The Christmas Whale

It has been a long watch Christmas Eve on the passage from Ventura to San Diego. An hour before sunrise, a blood red, full moon slips below the horizon foretelling the storm that has been chasing us southward. Catalina is somewhere off the starboard bow and we barely move on a flat, windless sea.

I really should wake Jan for her watch. I am so tired I can barely sit upright behind the wheel. It is bitter cold and the wool blanket on my lap and the one wrapped tightly around my shoulders just makes my watch tolerable. I can’t bear to wake her, so another hour passes before Jan wakes me with a start, “John? Are you okay?”

I mumble something and bolt upright. The eastern sky is pale and overcast. “I’m fine honey. Merry Christmas,” I add.

“Merry Christmas John! Would you like some hot tea?”

“I’d love a cup.” Still the sails hang limp. The northern skies look menacing but the radio says we still have another day before the gale will arrive.

We were scheduled to leave Ventura on Monday but the starter had to be replaced and the myriad of tiny chores proved to be nearly insurmountable. Beautiful day followed beautiful day but we were still trapped at the marina. “Jamma” took her sewing machine home on Monday and our dear friends, Gordon and Glynna, stretched their vacation until Wednesday to help us prepare. The weather closed in on Thursday but we slipped the lines on Friday and roared across the channel past Anacapa Island with a rail in the water on only the jib and mizzen sails.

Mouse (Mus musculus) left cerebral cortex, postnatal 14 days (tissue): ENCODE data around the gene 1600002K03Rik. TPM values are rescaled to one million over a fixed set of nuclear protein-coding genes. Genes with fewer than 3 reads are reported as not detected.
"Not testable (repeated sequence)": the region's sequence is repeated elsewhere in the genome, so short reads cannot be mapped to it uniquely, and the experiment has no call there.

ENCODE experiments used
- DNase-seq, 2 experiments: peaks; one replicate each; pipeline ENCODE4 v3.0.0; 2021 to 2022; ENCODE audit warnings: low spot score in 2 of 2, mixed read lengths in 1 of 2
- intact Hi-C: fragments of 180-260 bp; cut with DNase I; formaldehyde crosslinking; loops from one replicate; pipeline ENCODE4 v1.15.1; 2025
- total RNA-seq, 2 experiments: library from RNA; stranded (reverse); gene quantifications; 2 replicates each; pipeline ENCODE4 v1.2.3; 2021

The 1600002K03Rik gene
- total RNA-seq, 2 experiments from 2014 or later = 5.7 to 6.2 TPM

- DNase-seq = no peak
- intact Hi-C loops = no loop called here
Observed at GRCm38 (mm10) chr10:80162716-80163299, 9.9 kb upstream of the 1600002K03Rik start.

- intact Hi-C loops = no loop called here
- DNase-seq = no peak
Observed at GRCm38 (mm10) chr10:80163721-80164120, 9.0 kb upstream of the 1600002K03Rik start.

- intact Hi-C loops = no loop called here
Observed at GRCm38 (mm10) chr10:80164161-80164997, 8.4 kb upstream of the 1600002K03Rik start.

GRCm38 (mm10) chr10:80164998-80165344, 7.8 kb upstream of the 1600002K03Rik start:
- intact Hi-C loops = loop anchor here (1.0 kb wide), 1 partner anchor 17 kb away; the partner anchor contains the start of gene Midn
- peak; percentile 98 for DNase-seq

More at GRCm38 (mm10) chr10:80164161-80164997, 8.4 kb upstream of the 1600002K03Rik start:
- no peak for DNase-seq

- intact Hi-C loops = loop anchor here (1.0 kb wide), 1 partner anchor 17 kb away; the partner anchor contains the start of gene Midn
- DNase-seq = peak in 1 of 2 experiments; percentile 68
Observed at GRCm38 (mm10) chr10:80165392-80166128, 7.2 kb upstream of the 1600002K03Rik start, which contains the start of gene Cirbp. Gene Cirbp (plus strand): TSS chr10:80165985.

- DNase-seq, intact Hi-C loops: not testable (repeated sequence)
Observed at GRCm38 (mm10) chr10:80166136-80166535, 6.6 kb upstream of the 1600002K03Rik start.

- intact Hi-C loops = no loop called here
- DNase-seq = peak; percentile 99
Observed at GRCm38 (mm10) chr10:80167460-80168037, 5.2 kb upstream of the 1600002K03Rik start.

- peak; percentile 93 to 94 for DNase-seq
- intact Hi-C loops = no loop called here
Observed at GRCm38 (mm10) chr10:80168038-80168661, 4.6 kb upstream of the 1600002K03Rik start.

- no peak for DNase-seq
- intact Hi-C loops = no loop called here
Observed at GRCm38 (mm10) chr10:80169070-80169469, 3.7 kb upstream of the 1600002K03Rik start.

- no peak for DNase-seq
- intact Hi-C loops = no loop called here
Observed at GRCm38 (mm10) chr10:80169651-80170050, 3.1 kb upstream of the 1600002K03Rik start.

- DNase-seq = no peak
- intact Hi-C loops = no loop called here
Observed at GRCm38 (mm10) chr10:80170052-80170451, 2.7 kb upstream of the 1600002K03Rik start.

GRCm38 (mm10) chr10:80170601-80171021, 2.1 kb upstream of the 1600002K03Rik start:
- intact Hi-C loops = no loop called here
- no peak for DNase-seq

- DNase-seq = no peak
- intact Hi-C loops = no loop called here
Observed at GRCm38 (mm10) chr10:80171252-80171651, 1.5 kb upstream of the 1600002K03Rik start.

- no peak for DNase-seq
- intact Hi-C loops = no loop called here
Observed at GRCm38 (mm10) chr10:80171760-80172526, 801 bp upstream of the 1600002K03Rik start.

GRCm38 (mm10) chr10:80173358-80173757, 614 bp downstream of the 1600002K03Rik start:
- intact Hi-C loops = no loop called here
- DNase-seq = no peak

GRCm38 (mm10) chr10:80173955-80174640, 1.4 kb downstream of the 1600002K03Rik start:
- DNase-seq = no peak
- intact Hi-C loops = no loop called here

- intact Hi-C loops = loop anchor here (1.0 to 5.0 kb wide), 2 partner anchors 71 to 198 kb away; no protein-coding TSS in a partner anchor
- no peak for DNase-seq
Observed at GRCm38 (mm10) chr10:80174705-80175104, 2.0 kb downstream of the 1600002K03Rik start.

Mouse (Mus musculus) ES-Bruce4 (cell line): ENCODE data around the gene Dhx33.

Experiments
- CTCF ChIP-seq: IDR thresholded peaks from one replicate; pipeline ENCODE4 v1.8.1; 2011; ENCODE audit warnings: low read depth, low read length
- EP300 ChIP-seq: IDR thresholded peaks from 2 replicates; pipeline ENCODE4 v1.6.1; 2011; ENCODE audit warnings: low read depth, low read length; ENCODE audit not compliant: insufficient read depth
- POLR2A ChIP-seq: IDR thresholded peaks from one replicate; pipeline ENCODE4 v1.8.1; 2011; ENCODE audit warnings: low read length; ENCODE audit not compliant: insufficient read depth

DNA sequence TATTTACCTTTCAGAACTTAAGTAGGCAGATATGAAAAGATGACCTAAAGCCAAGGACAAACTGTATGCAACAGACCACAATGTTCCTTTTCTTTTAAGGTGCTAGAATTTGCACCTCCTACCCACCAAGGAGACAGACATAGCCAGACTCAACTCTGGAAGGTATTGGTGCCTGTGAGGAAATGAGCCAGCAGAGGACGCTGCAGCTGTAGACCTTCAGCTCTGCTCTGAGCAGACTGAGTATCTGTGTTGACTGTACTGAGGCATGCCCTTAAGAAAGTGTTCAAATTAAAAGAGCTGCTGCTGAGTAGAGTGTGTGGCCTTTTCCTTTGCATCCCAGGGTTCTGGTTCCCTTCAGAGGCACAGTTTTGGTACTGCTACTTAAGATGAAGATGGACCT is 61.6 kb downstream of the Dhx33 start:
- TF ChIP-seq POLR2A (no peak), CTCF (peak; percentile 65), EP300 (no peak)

“According to sailing lore, voyages that start on Friday will surely end in disaster,” Terry the salty old diesel mechanic at the marina reminded us before we left. His words haunted me all through my first overnight passage as did the dictum repeated as the moon sank before dawn, “Red sky in the morning, sailors take warning.”

“Merry Christmas sailor,” she chimed handing me a steaming mug of tea. Catalina Island finally appeared in bold relief as the edge of the sun crept above the horizon. Birds began their search for breakfast and a playful pod of dolphins frolicked in the distance. My joints ached as I stood to stretch. Jan dutifully slipped behind the wheel and I wrapped the blankets around her. There really was no need to steer. There wasn’t a hint of wind but the slow, ocean swells continued to move us south.

Christmas at sea! The kids have all been raised and there weren’t any grandchildren to share the holiday with. It was just the two of us born along on our magical sailboat. Santa Teresa is a fine old classic wooden ketch. Sailboats are more than a mode of transportation. They speak to you and shelter you. She is full of life! The giant, plastic, powerboats – the yachts of fiberglass and chrome, electronics and egos – are objects of conspicuous consumption, but a wooden boat powered by wind and wave seems to define your place in the universe. It is almost a mystic experience. You learn your location from the stars. You change your location by cooperating with nature. Your hull sprang from the life of ancient trees instead of a chemistry set.

We sat, sipped our tea and meditated on the morning. Then I went below and re-emerged with our foot tall Christmas tree. I put my crudely wrapped package for Jan under the tree and she gave me a kiss producing a beautiful leather bound journal for me. Then we heard it. The sound of the sea as a thirty-foot whale, a Christmas whale, broke the surface and spouted beside our boat. He was only there for a moment before rolling down again, his giant fluke pointed towards the sky. Merry Christmas world! We hugged and laughed like children.